October 16, 1997
Under the circumstances presented, the inquiring judge may not establish
a legal defense fund to pay legal fees incurred in answering charges before
the State Commission on Judicial Conduct involving the judge's re-election
campaign and which are wholly unrelated to the performance of judicial
duties. Nor may such fees be paid by the local political organization.
22 NYCRR 100.1; 100.2(A),(B),(C);
Opinions 96-33 (Vol. XIV);
93-15 (Vol. XI); 89-152 (Vol. V);
87-02 (Vol. I).
A part-time village justice informs the Committee that following the judge's recent re-election, a complaint was filed by the State Commission on Judicial Conduct ("Commission") alleging that in a campaign letter the judge had endorsed other candidates for political office. From the materials submitted by the inquirer, it appears that a hearing before the Commission has been concluded at which the judge was represented by counsel who continues to represent the judge. The judge asks whether it is proper to (1) accept an offer from the local party or the campaign to pay the judge's legal fees; (2) set up a defense fund in order to assist in paying the judge's legal fees.
In the opinion of the Committee, neither proposal is ethically permissible. The use of campaign funds for the purpose stated is entirely inappropriate. As this Committee has long held, unexpended campaign funds are to be returned to the donors. This requirement flows from the unequivocal language of section 100.5(A)(5) of the Rules Governing Judicial Conduct, which states that "A candidate shall not use or permit the use of campaign contributions for the private benefit of the candidate or others." See Opinions 93-15 (Vol. XI), 89-152 (Vol. V); 87-02 (Vol. I). Nor can the judge avail himself/herself of the funds of a political party. Acceptance of such funds for the purpose intended would constitute an entanglement by the judge in partisan political activity that is forbidden. 22 NYCRR 100.5.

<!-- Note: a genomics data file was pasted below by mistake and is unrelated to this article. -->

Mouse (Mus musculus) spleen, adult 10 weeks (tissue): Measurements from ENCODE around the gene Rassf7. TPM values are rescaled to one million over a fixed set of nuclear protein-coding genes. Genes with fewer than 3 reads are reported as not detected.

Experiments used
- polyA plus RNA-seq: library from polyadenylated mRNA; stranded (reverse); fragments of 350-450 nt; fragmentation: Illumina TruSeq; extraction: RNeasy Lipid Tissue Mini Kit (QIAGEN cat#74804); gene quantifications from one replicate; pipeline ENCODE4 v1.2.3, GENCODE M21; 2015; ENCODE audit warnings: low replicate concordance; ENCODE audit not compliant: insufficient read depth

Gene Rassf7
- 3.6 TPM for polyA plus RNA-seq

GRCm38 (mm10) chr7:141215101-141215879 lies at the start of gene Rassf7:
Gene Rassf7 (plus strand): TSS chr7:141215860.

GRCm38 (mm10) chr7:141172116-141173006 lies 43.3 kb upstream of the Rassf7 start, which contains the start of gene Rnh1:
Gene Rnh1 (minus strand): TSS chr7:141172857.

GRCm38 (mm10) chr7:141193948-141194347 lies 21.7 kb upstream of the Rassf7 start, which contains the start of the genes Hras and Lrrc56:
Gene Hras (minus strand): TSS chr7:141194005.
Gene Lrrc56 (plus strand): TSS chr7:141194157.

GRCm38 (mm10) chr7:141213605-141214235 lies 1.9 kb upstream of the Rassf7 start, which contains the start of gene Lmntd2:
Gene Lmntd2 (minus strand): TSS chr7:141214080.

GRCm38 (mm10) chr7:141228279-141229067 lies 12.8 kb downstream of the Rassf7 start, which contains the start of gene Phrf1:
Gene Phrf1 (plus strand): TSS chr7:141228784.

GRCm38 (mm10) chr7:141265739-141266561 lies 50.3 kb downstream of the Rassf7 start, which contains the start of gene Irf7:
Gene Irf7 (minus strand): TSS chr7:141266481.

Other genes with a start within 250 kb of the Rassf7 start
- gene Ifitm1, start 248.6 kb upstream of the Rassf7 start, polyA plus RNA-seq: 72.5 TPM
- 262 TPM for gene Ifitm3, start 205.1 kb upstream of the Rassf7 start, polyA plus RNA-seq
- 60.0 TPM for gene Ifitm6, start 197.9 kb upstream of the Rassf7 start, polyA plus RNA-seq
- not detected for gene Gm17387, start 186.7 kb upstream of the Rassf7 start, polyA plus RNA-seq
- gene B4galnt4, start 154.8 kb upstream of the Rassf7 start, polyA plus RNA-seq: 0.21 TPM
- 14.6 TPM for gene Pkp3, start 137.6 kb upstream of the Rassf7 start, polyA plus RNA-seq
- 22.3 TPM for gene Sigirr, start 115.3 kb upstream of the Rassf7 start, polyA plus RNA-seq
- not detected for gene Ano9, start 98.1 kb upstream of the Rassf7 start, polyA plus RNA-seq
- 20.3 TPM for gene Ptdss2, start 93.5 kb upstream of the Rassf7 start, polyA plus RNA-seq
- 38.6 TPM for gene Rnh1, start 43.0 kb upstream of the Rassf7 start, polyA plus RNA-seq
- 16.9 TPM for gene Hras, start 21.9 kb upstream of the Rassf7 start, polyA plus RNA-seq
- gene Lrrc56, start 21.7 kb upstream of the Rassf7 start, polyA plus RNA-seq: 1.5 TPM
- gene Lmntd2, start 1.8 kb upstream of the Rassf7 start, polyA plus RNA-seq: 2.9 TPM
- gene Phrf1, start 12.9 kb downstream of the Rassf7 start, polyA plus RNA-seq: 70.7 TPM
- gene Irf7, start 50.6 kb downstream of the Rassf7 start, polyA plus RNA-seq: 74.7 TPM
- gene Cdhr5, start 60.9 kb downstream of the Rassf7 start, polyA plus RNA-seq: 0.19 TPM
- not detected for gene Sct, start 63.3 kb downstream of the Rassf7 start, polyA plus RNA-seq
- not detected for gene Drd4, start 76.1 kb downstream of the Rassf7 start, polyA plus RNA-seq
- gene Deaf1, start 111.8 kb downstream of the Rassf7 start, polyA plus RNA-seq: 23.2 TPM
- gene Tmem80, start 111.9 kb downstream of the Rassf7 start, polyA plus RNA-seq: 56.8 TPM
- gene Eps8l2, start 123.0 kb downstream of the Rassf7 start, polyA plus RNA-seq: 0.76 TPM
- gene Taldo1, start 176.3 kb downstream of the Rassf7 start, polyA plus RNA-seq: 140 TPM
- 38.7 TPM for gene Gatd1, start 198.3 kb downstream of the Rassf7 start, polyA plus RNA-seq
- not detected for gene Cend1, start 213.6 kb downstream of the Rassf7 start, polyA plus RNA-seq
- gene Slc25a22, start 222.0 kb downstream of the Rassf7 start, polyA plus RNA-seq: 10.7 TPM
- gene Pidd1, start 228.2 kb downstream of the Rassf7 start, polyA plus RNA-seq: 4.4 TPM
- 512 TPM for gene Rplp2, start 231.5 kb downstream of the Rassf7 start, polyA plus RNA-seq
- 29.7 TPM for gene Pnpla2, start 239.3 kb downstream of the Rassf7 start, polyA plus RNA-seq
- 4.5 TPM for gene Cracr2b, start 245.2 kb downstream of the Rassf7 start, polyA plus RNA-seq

Further, in the view of the Committee, the judge has failed to establish a sound basis for the establishment of a legal defense fund. Presumably, such a fund would seek contributions from the public and from members of the bar. The Committee notes that the charge referred to by the inquirer arises out of a political campaign and appears to be wholly unrelated to the performance of judicial duties. Nor are any special or unique circumstances presented that might justify the formation of such a Committee. Seee.g. Opinion 96-33 (Vol. XIV). Accordingly, in the absence of such circumstances, the dangers of favoritism and the public perception of favoritism, and the necessity to protect the integrity and independence of the judiciary, militate against permitting the formation of a legal defense fund as sought by the judge. 22 NYCRR 100.1; 100.2(A),(B),(C).